It helps to think about it from the hitters perspective. A right handed hitter would prefer the ball to be coming from an angle that is closer to first base (a lefty pitcher). This allows more room to “pull” the ball.
In baseball, the lefty-righty switch is a maneuver by which a player that struggles against left-handed or right-handed players is replaced by a player who excels in the situation, usually only for the duration of the situation in question.
A catcher and shortstop’s mobility is limited by being left-handed. While a right-handed thrower will naturally be in the position to get the ball where it needs to be, a left-handed thrower’s awkward range of motion and form adds precious milliseconds to a play in a game where every tiny thing counts.
Around 35% of all 2018 Major League Baseball (MLB) batters were left-handed, compared to 10% left-handers in the general population.
Why Does a Left-Handed Pitcher Have an Advantage? Both left-handed pitchers and batters do better in baseball. Since the majority of hitters are right-handed, lefty pitchers are considered valuable. A curveball from a left-hander breaks inside on a righty – a harder pitch to hit.
The favorable angles lefties allow them to throw the ball more quickly across the diamond to second, third and home. Just being different: “Because only 10 percent of the population is left-handed, kids grow up and mature in baseball seeing a left-hander just 10 percent of the time they bat,” he points out.
Left-handed throwers actually have an advantage playing first base because the only difficult throws that the first baseman usually makes are to third or second base in an attempt to force out a baserunner.
While right-handed throwers can be found at any of the nine positions on a baseball field, left-handers are, in practice, restricted to five of them. You won’t find a lefty at catcher, second base, shortstop or third base.
Right-handers do throw much harder than left-handers, as major league pitchers. The reason is that, in a counter-clockwise game, being left-handed is a significant advantage.
Players who take a lot of heat, like catchers and infielders, often like to keep their index finger on the outside of the glove. It gives an extra layer of protection between the ball and their finger - which would sit inside the glove right at the spot where the ball most often makes contact.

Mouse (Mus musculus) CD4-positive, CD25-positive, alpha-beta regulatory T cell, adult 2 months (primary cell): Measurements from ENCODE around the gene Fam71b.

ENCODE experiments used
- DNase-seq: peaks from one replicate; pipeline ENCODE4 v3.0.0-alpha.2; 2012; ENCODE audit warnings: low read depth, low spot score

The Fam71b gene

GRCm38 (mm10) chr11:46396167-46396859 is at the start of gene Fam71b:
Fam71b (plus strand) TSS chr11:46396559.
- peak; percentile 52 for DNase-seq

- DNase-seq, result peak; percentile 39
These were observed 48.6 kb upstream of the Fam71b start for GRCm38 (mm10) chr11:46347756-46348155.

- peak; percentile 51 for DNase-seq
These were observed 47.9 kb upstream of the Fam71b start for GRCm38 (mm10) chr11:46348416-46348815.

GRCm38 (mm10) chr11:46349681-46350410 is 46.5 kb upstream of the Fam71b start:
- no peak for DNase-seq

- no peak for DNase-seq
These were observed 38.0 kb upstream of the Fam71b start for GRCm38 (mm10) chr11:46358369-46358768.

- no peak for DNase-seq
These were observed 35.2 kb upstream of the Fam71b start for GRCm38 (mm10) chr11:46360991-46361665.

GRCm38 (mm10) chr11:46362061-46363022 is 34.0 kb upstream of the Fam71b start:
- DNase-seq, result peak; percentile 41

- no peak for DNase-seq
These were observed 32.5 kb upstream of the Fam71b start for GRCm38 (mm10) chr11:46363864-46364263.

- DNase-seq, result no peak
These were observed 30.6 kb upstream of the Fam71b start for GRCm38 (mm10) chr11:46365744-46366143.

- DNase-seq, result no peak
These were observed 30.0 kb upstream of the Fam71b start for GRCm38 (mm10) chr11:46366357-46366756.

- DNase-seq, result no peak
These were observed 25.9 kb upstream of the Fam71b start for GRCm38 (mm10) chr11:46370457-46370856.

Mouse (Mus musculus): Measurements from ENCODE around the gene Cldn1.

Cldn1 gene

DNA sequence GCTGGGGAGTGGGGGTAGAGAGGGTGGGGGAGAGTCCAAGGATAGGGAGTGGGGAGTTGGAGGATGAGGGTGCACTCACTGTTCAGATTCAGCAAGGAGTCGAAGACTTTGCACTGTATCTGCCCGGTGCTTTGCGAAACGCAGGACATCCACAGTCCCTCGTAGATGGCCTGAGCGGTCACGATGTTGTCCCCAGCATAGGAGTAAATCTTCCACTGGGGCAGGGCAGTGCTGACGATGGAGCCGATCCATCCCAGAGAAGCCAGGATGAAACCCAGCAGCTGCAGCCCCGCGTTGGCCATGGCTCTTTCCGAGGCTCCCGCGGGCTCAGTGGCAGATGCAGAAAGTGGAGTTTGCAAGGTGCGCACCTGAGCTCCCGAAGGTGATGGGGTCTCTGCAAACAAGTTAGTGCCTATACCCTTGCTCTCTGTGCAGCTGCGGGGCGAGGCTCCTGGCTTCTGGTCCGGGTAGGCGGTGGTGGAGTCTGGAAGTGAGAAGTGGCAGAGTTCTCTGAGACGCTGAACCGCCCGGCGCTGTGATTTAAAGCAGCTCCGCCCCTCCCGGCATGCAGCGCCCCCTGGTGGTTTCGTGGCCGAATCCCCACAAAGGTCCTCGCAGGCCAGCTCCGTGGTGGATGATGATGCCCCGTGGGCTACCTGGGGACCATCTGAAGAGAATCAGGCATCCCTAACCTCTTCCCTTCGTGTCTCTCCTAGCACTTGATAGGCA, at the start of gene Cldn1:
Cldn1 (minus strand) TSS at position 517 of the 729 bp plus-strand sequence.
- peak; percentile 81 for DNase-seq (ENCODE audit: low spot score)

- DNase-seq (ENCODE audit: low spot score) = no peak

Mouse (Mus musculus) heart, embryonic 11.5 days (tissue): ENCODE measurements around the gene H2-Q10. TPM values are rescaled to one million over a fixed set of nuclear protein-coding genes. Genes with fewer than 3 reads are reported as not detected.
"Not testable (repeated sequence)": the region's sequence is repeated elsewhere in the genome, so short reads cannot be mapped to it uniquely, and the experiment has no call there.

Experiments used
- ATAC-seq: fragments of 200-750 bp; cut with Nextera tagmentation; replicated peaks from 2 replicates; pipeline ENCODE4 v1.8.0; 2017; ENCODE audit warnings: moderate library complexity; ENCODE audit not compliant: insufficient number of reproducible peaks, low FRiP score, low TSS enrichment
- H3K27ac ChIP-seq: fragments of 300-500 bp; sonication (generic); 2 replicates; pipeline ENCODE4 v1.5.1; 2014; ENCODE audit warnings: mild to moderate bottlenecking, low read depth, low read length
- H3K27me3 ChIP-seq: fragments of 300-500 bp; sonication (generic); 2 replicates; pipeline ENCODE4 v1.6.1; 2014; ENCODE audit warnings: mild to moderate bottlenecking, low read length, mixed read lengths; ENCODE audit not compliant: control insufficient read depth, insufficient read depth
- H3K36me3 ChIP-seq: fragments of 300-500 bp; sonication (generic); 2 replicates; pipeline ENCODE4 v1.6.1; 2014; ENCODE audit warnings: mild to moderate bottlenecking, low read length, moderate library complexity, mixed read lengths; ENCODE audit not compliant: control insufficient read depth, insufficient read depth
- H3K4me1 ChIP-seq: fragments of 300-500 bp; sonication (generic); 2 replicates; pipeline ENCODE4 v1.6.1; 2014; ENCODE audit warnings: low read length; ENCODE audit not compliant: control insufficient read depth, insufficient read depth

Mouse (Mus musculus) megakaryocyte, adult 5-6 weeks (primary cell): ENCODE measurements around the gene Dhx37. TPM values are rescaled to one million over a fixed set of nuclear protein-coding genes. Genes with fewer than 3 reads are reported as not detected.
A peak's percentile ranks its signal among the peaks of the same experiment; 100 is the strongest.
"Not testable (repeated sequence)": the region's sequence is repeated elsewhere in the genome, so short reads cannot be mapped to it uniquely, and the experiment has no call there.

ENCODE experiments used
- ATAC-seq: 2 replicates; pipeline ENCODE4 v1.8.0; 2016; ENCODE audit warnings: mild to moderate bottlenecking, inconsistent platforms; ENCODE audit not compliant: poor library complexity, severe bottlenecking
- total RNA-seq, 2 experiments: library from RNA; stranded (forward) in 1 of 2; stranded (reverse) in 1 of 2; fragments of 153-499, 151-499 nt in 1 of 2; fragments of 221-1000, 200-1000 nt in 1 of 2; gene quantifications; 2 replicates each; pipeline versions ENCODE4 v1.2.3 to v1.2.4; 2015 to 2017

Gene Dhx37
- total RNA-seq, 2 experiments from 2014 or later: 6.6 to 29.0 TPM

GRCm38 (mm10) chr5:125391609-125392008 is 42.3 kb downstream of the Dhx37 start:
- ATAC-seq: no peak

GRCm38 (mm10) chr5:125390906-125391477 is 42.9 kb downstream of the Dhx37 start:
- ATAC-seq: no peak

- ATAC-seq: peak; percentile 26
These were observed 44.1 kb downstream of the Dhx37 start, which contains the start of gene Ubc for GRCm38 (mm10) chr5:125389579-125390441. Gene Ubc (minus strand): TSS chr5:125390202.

In addition, second basemen are usually right-handed; only four left-handed throwing players have ever played second base in Major League Baseball since 1950. In the numbering system used to record defensive plays, the second baseman is assigned the number 4.
Why do catchers wear nail polish in baseball? Baseball catchers use nail polish or nail stickers to make their fingers more visible to the pitcher. A different color on the catcher’s fingertips makes it easier for the pitcher and catcher to communicate on what pitch is coming next.
The last left-handed catcher to play in the big leagues was Benny Distefano, who caught three games for the Pittsburgh Pirates in 1989. Before Distefano, there had only been a handful: Jack Clements, Dale Long and Mike Squires to name a few. Why so few lefties behind the dish?
You are right on that lefties should not play baseball shortstop or 3rd base. The only positions lefty baseball players should play are pitcher, firstbase and outfield positions.
First base is the only position where having a left-handed player is preferred. The left-handed first baseman’s glove is on his right hand and that puts him closer to the fielders when a ball is thrown. It also gives him a better angle when it comes to stretching for the ball and picking up errant throws in the dirt.
So a lefty gets to first base about 1/6th of a second faster, translating into more hits and a higher batting average. For lefty pitchers on the mound, they stand automatically facing a runner on first, making a pickoff far easier."
Left-handedness occurs in about 8% of the human population. It runs in families and an adoption study suggests a genetic rather than an environmental origin; however, monozygotic twins show substantial discordance.
Left-handers as a whole comprise about 10-12 percent of the world’s population and of the 538 NBA players who attempted at least one single shot last season, just 49 were lefties (9.1%), according to Stathead.com.
But righty pitchers have gone from … 17% in 2002 to just over 23% in 2019.
Researchers have identified, for the first time, the genetic differences between right-handed and left-handed people. In left-handed people, both sides of the brain tend to communicate more effectively. This means that left-handed people may have superior language and verbal ability.
The complete list of left-handed third basemen in MLB history: Anthony Rizzo, Mario Valdez, Don Mattingly, Terry Francona, Mike Squires (14 times), Charlie Grimm, and George Sisler.
and throws lefty. But for reasons he doesn’t quite understand, Cowgill throws with his left hand—a quirk that puts him in one of the strangest and most exclusive clubs in baseball. Since 1876, there have been just 56 position players listed as throwing left-handed and batting exclusively right-handed.
The study, which re-analyzed data from a similar 1982 study and incorporated new data from every major-league player from 1871 through 2016, finds that only 2% of the general population throws righty and bats lefty, but 12% of major-leaguers do so.